Why aren’t passive houses mainstream? Why isn’t every new home built in the UK produced to the design specifications of passive houses?
Here I’ll go through what’s bad about passive houses, whether it’s true, and what might be done to fix the problems.
1) Passive houses are boxy and ugly
Passive houses are designed with “Form Factor” in mind during the design phase. The Form Factor is, honestly, how boxy the house is, as it relates to the total surface area of all of the external walls (the Heat Loss Area) divided by the total floor area. A lower number means there’s less surface area for heat to escape. A normal detached house is about 3, which is good.
The rule is: halve the Form Factor and you can halve the insulation thickness to get the same output.
Here’s an example of an apartment block at 1.75.
1.75 is a great form factor – passive house people love that low number, even though it’s an ugly building. Read about how to calculate the Passive House Form Factor here. Now look at this building:
It’s got more surface area for heat to escape from (so it will require over twice as much insulation thickness as the block of flats).
As such, Passive House designers will hate it, even though it’s aesthetically beautiful.
Although Passive Houses have to obey stringent design specifications to achieve their energy efficiencies, they can still be beautiful, as this one shows:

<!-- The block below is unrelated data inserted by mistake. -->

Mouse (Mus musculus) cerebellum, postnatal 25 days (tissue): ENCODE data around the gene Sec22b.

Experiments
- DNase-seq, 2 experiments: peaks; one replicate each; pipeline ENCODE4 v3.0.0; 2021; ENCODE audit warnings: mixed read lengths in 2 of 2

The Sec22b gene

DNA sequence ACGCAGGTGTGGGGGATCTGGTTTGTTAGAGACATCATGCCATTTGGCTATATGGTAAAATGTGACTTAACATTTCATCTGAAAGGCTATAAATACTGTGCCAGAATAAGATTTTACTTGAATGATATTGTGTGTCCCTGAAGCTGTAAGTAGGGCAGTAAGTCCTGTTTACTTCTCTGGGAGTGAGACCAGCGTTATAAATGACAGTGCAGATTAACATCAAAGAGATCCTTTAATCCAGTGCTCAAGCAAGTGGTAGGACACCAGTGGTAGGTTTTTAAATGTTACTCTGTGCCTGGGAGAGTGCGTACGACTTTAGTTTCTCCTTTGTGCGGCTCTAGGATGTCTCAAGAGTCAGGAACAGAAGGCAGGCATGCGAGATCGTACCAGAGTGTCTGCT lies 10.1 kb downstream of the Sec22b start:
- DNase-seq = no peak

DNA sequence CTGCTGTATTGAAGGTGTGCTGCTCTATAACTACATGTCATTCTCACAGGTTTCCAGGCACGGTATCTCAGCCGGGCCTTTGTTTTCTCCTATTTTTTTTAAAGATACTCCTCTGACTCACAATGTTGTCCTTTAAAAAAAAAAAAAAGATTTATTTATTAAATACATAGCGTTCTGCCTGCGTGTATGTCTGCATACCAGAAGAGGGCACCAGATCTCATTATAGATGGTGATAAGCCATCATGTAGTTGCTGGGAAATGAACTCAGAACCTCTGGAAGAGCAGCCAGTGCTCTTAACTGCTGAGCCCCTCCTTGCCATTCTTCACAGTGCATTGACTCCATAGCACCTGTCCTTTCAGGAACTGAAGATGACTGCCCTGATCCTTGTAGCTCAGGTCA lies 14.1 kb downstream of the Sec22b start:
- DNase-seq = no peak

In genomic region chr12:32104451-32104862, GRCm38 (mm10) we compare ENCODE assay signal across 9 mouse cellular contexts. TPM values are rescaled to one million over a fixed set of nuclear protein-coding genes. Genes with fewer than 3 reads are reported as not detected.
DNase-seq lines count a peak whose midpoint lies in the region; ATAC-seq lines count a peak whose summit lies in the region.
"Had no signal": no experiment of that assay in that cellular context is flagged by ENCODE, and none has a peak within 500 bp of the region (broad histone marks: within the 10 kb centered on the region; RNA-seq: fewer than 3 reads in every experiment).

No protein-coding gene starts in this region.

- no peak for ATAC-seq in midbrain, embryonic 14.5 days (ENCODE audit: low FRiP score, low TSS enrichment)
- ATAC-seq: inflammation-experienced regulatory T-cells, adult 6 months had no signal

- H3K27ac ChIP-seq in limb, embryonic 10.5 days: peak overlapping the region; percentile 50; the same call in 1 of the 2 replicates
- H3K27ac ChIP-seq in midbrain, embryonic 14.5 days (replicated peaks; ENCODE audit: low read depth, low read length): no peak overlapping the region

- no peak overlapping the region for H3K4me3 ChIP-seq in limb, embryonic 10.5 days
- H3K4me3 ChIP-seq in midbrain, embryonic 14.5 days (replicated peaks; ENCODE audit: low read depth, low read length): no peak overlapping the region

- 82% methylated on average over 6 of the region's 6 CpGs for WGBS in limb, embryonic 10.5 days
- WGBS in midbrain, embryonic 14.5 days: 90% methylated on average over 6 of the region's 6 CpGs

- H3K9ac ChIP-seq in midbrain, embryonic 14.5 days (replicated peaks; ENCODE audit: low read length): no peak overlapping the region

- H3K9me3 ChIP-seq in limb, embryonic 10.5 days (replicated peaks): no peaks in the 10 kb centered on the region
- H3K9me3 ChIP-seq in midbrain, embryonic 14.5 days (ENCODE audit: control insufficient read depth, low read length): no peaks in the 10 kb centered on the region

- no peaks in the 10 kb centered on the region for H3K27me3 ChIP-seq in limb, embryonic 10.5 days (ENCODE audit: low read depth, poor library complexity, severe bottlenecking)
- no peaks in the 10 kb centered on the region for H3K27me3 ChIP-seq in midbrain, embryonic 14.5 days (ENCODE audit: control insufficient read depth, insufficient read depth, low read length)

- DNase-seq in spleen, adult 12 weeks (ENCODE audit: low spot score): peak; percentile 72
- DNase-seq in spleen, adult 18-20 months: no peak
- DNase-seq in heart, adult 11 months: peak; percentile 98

2) You can’t open the windows in a passive house
This myth is born from the super-high levels of airtightness that passive houses need in order to retain heat that is lost through draughts in normal homes. Passive houses also use Mechanical Ventilation Heat Recovery Exchangers for ventilation, further fuelling the myth that opening the windows will break them.
Of course you can open the windows in a passive house. Firstly it’s a requirement in all modern homes for windows to be a form of escape in a fire, so they legally have to open. But more than that, sometimes you just want a nice breeze coming in through the house on a hot day.
More importantly, with passive houses the MVHR unit guarantees clean, fresh air in the home without opening the windows – this is great during cold days, when the last thing you want to do is open a window to let cold air in.
3) Passive houses are more expensive than normal houses